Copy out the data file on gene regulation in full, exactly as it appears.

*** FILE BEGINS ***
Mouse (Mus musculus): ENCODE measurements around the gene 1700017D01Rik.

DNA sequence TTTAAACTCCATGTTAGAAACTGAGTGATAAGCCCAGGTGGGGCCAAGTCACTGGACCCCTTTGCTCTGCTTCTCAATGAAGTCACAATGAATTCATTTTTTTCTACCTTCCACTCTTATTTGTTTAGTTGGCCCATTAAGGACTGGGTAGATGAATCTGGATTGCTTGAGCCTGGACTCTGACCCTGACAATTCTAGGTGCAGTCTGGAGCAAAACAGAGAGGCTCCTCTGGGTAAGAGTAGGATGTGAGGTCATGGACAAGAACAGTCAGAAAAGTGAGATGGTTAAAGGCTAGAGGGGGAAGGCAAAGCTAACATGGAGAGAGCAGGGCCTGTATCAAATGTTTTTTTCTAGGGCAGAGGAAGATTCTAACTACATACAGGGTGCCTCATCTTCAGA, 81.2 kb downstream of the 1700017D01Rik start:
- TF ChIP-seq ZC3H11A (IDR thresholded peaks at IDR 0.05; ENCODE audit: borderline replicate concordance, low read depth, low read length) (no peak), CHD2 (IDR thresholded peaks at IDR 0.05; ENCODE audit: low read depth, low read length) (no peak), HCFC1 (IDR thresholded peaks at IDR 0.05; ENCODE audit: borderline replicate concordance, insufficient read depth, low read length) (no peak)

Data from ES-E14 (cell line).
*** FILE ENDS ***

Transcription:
Mouse (Mus musculus): ENCODE measurements around the gene 1700017D01Rik.

DNA sequence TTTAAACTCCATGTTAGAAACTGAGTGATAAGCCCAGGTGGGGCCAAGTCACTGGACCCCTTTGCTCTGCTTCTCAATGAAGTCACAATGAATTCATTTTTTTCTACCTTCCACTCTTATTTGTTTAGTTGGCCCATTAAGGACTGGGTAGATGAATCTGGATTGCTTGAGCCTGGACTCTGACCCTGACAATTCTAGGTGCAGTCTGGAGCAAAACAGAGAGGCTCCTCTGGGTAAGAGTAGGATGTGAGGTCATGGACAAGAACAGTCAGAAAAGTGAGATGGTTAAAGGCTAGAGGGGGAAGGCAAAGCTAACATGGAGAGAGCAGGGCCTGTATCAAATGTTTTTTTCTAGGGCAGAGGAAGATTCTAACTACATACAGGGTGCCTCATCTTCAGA, 81.2 kb downstream of the 1700017D01Rik start:
- TF ChIP-seq ZC3H11A (IDR thresholded peaks at IDR 0.05; ENCODE audit: borderline replicate concordance, low read depth, low read length) (no peak), CHD2 (IDR thresholded peaks at IDR 0.05; ENCODE audit: low read depth, low read length) (no peak), HCFC1 (IDR thresholded peaks at IDR 0.05; ENCODE audit: borderline replicate concordance, insufficient read depth, low read length) (no peak)

Data from ES-E14 (cell line).